And given that we receive several million tourists every year that’s not a difficult thing to do. If I’m with my wife we will usually find something new to do, but when I’m alone I have a little bit of a ritual. I’ll hit one of my favorite coffee shops behind the cathedral on Royal Street. It’s really quite a place. You walk down a little bit of an alley and you enter into this European style courtyard. Even though you are in the center of the French Quarter you can’t hear a thing. I usually get my coffee to go, enjoy the courtyard for a few minutes and then make my way toward the front of St. Louis Cathedral, the centerpiece of the French Quarter and Jackson Square.
Standing on the front steps with my back to the entrance of the cathedral I overlook what is the quintessential “public square” envisioned by Enlightenment political theorists like Locke and Rousseau. In this little piece of real estate called Jackson Square I would see tarot card readers, street musicians, local artists, restaurants, tourist-trap gift shops, and the historic Café Du Monde. In this square I would not be hard pressed to find a spectrum of diversity. The differences between age, race, gender, socio-economic status doesn’t matter much here for we are all tourists seeking the satisfaction of our desires.
Now, if I turned around and walked into the cathedral for mass or prayer I would be entering into an entirely different reality. It’s quiet, solemn and private. If I weren’t a Catholic or someone who knew what the mass was all about I would make my way in, admire the fantastic architecture and observe the rituals of the religious. I’d make my way back out of the doors, onto the steps again, and I would be once again confronted by all the fanfare of the tourists. I would also be immediately struck by the fact that although the square and the cathedral share the same geographical location they are two separate domains where never the twain shall meet.
In reading this theological landscape of the Quarter there are two basic conclusions I come to: One, the Quarter is the Enlightenment dichotomy between sacred and secular reified. Two, separating the cathedral from the public square by making it a scenic backdrop was intentional. In his book titled The Accidental City: Improvising New Orleans Lawrence Powell wrote this in his chapter “Utopian By Design”:
The original city’s layout is almost a textbook example of the Enlightenment mania for balance, order, and clarity. The men who envisioned and designed New Orleans were fired by utopian ambition… (Powel 2012, 60).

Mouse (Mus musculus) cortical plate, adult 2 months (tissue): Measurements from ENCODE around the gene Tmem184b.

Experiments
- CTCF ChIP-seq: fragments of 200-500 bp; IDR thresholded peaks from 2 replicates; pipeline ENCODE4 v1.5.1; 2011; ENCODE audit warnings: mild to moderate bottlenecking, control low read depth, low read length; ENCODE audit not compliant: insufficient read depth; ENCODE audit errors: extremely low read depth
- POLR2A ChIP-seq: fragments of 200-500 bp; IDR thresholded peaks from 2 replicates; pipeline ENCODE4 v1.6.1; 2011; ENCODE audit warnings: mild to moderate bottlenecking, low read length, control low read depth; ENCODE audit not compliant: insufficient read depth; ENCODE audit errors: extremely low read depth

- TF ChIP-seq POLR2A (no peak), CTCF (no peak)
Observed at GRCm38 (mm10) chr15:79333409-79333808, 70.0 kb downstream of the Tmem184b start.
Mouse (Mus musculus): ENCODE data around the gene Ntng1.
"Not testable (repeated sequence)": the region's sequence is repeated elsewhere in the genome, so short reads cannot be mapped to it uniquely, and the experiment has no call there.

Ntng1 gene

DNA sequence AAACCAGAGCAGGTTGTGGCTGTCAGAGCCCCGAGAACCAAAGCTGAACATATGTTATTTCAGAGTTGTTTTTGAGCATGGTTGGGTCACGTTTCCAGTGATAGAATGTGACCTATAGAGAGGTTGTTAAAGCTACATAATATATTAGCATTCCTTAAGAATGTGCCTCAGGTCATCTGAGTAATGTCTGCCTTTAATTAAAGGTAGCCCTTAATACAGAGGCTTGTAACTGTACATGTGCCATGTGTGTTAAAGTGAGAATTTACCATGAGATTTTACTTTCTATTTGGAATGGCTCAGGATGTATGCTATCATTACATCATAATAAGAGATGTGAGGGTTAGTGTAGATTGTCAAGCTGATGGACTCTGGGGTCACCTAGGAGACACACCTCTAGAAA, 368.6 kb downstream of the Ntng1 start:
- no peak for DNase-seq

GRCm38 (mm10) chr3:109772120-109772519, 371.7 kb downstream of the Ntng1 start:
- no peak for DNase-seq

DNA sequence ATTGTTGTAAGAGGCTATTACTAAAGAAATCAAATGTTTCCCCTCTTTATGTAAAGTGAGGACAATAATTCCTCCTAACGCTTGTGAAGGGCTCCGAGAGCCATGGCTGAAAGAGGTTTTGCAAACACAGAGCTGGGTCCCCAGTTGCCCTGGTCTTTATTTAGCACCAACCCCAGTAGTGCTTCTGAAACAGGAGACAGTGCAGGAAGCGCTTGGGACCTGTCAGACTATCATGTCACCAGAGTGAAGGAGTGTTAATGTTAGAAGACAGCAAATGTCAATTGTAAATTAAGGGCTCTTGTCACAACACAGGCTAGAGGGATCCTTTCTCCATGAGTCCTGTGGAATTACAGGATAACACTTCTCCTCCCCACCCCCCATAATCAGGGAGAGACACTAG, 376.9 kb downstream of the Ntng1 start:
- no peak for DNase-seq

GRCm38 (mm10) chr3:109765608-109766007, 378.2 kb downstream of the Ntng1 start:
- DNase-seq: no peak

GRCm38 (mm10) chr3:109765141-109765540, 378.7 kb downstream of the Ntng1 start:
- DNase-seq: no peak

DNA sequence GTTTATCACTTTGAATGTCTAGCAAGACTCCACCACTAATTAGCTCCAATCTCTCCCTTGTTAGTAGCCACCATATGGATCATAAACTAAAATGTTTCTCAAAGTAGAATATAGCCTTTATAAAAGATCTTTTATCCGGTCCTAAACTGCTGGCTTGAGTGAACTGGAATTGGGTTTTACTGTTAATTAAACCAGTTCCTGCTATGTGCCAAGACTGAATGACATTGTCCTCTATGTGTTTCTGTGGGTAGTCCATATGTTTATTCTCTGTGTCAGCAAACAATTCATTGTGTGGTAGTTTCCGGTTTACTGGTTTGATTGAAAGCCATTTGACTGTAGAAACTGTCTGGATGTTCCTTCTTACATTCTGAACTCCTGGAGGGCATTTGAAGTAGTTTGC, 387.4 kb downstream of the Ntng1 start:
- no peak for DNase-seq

Sometimes I feel like myself and many other Christians that I know are stuck standing on the steps – some sort of middle ground between the domains of the sacred and secular which seem to be colliding into each other. It’s as if the doors to the cathedral have been forced open where in one ear we can hear the congregation praying the Eucharist prayer “Lord I am not worthy for you to enter under my roof. Just say the word and my soul shall be healed,” and in the other the noise and music from outside can be heard with remarkable clarity. I feel that all the balance the architects of this great city tried to create has dramatically shifted. Something has changed.
By way of this introduction I arrive to the problem: We don’t know what that “something” is. We believe we know what it is not by adding the prefix post to terms like modernity, secular, Christian, or Christendom. I prefer the term post-secular because I think we can safely agree that in spite of the Enlightenment’s best efforts the religious haven’t disappeared. Still though, we can only speak of this middle place apophatically. However, there are also really good arguments that say we aren’t post anything. They prefer the prefix hyper but their problem is the same – the vocabulary to name it independently doesn’t exist. We don’t have the language to be able to name it for what it is. I believe those who live in a post-secular culture – a culture that is growing exponentially – one of our tasks is to name this middle place.
He was in the world, and the world was made through him, yet the world did not know him… (John 1:10).